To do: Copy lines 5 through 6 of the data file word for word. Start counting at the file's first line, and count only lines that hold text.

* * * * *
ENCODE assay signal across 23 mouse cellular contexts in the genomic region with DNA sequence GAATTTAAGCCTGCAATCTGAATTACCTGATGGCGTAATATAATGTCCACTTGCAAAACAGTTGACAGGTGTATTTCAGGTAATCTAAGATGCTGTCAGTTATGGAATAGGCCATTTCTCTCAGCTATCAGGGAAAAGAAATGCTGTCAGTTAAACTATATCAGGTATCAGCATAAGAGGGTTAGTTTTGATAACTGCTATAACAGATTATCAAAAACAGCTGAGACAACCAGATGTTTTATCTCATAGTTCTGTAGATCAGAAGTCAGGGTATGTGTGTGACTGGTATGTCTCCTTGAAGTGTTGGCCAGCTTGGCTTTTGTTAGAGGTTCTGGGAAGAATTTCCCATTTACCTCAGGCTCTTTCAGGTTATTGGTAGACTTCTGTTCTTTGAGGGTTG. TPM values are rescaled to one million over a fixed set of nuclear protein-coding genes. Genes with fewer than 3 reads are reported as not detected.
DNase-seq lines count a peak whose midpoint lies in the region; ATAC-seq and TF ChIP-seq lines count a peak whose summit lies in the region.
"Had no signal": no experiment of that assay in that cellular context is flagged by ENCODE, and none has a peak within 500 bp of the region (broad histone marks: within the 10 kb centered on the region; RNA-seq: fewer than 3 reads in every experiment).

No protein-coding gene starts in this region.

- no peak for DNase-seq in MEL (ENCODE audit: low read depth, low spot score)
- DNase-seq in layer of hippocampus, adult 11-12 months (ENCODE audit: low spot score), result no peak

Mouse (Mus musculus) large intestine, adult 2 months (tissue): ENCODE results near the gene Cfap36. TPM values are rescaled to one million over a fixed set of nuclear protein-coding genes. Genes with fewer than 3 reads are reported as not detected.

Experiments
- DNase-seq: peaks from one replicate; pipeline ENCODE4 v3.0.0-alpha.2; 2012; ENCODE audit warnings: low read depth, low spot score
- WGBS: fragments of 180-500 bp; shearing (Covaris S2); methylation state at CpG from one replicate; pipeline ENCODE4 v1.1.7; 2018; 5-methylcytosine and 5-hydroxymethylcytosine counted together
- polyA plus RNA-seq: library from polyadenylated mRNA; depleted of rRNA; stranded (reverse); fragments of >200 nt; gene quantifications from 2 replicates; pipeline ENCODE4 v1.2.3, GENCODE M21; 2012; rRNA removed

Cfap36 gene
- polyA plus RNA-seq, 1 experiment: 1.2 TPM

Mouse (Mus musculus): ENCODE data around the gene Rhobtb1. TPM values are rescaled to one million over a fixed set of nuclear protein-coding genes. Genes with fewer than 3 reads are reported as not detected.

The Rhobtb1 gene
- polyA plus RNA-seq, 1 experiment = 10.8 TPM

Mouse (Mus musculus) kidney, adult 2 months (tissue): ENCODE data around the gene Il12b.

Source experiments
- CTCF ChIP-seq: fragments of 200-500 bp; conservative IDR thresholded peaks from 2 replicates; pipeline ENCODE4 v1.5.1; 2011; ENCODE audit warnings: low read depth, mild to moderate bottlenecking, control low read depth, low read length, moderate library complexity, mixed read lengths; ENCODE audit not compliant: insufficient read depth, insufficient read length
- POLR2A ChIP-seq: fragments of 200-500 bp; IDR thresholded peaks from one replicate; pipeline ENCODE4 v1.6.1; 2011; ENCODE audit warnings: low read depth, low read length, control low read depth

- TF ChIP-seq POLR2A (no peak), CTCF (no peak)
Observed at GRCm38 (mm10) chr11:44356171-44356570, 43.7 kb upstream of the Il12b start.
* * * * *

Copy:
- no peak for DNase-seq in MEL (ENCODE audit: low read depth, low spot score)
- DNase-seq in layer of hippocampus, adult 11-12 months (ENCODE audit: low spot score), result no peak